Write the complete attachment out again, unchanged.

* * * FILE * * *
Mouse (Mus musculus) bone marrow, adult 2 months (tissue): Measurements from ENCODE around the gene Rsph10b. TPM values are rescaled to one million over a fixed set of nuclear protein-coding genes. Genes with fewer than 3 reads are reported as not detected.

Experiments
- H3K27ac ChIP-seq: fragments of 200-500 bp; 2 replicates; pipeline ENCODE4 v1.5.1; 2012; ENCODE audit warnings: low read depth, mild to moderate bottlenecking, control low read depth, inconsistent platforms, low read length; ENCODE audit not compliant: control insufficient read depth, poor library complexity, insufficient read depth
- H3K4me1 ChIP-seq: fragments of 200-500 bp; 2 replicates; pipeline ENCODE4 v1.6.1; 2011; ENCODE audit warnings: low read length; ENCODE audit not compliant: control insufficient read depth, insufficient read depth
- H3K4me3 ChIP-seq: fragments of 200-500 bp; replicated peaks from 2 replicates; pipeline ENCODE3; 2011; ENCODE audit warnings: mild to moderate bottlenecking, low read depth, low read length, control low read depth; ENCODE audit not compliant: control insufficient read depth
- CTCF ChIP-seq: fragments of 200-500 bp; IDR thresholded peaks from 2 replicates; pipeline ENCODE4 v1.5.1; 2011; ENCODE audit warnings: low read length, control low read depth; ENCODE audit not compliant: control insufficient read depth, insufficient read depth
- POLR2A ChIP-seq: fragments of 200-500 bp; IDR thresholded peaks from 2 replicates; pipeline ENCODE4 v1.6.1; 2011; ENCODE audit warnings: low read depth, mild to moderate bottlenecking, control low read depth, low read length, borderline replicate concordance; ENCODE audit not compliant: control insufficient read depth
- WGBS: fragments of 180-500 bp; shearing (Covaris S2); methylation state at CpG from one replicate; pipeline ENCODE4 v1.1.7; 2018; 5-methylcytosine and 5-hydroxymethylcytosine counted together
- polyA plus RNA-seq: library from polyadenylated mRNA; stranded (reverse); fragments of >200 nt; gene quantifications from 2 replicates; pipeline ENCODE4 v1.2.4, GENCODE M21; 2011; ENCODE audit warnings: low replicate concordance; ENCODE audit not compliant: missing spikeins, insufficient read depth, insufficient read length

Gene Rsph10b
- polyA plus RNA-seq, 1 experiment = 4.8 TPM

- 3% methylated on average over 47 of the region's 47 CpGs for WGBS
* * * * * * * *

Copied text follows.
Mouse (Mus musculus) bone marrow, adult 2 months (tissue): Measurements from ENCODE around the gene Rsph10b. TPM values are rescaled to one million over a fixed set of nuclear protein-coding genes. Genes with fewer than 3 reads are reported as not detected.

Experiments
- H3K27ac ChIP-seq: fragments of 200-500 bp; 2 replicates; pipeline ENCODE4 v1.5.1; 2012; ENCODE audit warnings: low read depth, mild to moderate bottlenecking, control low read depth, inconsistent platforms, low read length; ENCODE audit not compliant: control insufficient read depth, poor library complexity, insufficient read depth
- H3K4me1 ChIP-seq: fragments of 200-500 bp; 2 replicates; pipeline ENCODE4 v1.6.1; 2011; ENCODE audit warnings: low read length; ENCODE audit not compliant: control insufficient read depth, insufficient read depth
- H3K4me3 ChIP-seq: fragments of 200-500 bp; replicated peaks from 2 replicates; pipeline ENCODE3; 2011; ENCODE audit warnings: mild to moderate bottlenecking, low read depth, low read length, control low read depth; ENCODE audit not compliant: control insufficient read depth
- CTCF ChIP-seq: fragments of 200-500 bp; IDR thresholded peaks from 2 replicates; pipeline ENCODE4 v1.5.1; 2011; ENCODE audit warnings: low read length, control low read depth; ENCODE audit not compliant: control insufficient read depth, insufficient read depth
- POLR2A ChIP-seq: fragments of 200-500 bp; IDR thresholded peaks from 2 replicates; pipeline ENCODE4 v1.6.1; 2011; ENCODE audit warnings: low read depth, mild to moderate bottlenecking, control low read depth, low read length, borderline replicate concordance; ENCODE audit not compliant: control insufficient read depth
- WGBS: fragments of 180-500 bp; shearing (Covaris S2); methylation state at CpG from one replicate; pipeline ENCODE4 v1.1.7; 2018; 5-methylcytosine and 5-hydroxymethylcytosine counted together
- polyA plus RNA-seq: library from polyadenylated mRNA; stranded (reverse); fragments of >200 nt; gene quantifications from 2 replicates; pipeline ENCODE4 v1.2.4, GENCODE M21; 2011; ENCODE audit warnings: low replicate concordance; ENCODE audit not compliant: missing spikeins, insufficient read depth, insufficient read length

Gene Rsph10b
- polyA plus RNA-seq, 1 experiment = 4.8 TPM

- 3% methylated on average over 47 of the region's 47 CpGs for WGBS